Mommy Medicine: Understanding a stroke

Mommy Medicine: Understanding a stroke

By Suzanne Carlile, Contributor | Posted - Nov. 19, 2012 at 8:49 p.m.

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SALT LAKE CITY — Because of the increase in stroke-awareness campaigns over the past few years, there is a lot of information about the condition readily available to the public. In fact, there is so much information that many find it all difficult to understand.

What is a stroke?

To explain the condition, let’s start with what a stroke is and how many different types of stroke there are.

A stroke happens when the brain does not get enough blood supply or oxygen to support the tissue. As a result, brain tissue will die — and brain tissue will not replace itself. So when the injury is done, it is done.

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There are only two types of strokes. The first is a stroke caused by a blood clot, plaque clot or lack of oxygen to the brain (which stops blood flow to the brain itself). The second type is a bleeding stroke, where blood is in or on the brain because of trauma or a ruptured aneurysm.

If you experience symptoms of a stroke — such as slurred speech, numbness, vision changes or weakness on one side of the body or body parts — you need to seek medical help immediately. Doctors can treat a stroke with medication to reverse the symptoms if they can give blood de-clotting medication within three hours of the first sign of a stroke.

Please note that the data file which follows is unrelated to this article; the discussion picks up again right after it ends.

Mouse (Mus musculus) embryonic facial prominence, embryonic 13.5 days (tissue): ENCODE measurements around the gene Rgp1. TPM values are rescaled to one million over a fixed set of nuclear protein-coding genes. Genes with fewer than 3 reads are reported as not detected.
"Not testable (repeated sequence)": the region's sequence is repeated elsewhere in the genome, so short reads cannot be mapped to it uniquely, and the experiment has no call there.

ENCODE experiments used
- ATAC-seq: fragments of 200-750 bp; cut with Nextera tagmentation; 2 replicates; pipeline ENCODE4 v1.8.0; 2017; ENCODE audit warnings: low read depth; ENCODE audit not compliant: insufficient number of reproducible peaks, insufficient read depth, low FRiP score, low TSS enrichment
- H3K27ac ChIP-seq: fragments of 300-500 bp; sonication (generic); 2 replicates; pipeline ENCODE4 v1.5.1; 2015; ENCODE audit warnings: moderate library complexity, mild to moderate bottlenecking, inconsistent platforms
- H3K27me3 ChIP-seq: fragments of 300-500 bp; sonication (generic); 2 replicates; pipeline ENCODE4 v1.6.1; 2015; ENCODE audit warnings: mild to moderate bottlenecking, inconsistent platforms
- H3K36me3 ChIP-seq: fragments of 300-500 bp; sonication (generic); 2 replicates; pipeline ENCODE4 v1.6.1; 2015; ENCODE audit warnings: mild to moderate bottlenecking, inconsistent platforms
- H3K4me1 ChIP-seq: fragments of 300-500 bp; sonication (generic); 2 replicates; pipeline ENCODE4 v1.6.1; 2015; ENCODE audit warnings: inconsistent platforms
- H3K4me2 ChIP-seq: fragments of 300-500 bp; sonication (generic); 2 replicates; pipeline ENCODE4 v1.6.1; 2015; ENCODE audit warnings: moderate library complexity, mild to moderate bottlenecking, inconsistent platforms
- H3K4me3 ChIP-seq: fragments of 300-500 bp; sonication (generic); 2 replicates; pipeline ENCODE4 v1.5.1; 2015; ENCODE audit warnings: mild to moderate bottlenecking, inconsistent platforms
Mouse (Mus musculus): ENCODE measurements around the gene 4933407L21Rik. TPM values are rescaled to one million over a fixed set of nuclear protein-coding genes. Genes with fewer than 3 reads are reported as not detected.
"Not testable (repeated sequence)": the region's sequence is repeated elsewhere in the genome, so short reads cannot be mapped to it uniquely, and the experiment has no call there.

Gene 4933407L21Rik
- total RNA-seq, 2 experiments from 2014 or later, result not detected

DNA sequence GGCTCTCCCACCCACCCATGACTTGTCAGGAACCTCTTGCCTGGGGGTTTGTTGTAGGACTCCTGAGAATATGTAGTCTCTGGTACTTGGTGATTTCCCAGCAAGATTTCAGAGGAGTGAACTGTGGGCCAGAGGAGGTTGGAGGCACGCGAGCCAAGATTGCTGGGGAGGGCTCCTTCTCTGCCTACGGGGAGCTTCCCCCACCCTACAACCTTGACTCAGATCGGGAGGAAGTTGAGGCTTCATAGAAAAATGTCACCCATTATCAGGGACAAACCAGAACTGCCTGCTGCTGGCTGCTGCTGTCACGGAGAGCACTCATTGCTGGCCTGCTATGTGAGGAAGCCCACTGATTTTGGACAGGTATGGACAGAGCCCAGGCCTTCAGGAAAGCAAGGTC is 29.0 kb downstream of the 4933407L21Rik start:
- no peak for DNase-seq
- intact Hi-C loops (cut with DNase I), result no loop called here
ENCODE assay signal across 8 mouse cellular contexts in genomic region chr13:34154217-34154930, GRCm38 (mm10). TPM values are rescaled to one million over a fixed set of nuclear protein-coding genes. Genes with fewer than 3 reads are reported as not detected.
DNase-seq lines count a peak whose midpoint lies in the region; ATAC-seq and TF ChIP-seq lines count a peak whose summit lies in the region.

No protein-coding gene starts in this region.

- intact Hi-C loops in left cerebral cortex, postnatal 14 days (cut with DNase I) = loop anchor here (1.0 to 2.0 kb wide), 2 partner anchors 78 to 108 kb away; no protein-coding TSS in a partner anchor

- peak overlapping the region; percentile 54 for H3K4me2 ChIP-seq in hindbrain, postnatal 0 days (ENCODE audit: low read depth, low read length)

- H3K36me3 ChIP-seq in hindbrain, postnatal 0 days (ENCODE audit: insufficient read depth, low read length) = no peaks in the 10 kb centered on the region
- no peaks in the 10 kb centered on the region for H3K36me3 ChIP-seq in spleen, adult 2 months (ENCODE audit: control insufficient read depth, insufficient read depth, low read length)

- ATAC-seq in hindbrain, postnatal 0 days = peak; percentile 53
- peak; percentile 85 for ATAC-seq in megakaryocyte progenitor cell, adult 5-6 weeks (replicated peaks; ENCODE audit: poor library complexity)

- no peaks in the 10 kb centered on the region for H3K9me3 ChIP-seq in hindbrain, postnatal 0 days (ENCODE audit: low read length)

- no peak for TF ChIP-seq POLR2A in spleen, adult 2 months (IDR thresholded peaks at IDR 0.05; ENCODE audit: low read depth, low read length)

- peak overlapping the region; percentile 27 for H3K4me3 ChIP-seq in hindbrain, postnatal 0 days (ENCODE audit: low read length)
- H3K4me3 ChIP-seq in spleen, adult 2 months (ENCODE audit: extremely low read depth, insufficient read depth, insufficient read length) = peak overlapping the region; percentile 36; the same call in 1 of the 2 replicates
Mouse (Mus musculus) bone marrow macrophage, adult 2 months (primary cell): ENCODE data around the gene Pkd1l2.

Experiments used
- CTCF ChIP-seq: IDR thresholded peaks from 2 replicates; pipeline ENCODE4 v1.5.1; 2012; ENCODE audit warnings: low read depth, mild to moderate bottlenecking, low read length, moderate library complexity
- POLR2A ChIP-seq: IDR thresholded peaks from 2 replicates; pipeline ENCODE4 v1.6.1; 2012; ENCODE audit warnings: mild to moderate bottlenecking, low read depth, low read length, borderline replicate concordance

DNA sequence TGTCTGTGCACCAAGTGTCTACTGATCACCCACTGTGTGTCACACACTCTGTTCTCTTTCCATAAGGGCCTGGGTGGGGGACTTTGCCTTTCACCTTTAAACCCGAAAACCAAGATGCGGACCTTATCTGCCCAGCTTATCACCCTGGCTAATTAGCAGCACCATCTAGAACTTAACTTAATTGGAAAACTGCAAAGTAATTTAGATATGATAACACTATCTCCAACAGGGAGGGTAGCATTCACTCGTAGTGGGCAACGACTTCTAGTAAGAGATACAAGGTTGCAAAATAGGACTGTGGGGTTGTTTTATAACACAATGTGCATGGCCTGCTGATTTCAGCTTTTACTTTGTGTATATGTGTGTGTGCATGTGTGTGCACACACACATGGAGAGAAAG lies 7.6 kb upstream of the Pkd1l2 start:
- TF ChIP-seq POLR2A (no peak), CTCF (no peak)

A stroke caused by a blood clot or plaque is treated completely differently than a stroke caused by bleeding. A stroke caused by spontaneous bleeding is very hard to treat, and the majority of patients die or end up with severe physical limitations that cannot be reversed.


When a patient suffers a stroke caused by a clot, medical teams give very aggressive treatment with blood-thinning medication and blood de-clotting medication. But there are limitations to treatment:

  1. We cannot give the medication if the patient has had recent surgery, has bleeding problems, gastric ulcers, age limits, etc.
  2. If the clot is not blood-related but rather plaque-related, there is little that can be done.

When a patient suffers a stroke related to bleeding, the only treatment is to administer comfort measures, supporting the patient physically. Sadly, there is not a lot medical teams can do in this situation. Surgery is not usually an option; and if surgery is done, the damage to the brain usually cannot be reversed.

Risk factors

There are several biological and lifestyle factors that put a person at higher risk of suffering a stroke. They include:

  • Atrial fibrillation
  • Diabetes
  • High cholesterol
  • Family history of stroke
  • Race — people of color have a higher rate of stroke than Caucasians
  • Age, especially over the age of 55
  • Drug and alcohol use
  • Smoking
  • Use of birth control medication
  • Being overweight or obese

While risk factors increase your chance of having a stroke, it can really happen to anyone. Always be mindful that a stroke can happen with little to no warning, and the risk factors you have can change quickly. Stay on top of your medical history and stay healthy.

About the Author: Suzanne Carlile ---------------------------------

Suzanne Carlile, "Nurse Suzy," has been a nurse since 1982. Her main focus is critical care and nursing education. She holds a master's degree in nursing, is a Certified Emergency Nurse, and a member of NNSDO Intermountain West Chapter.

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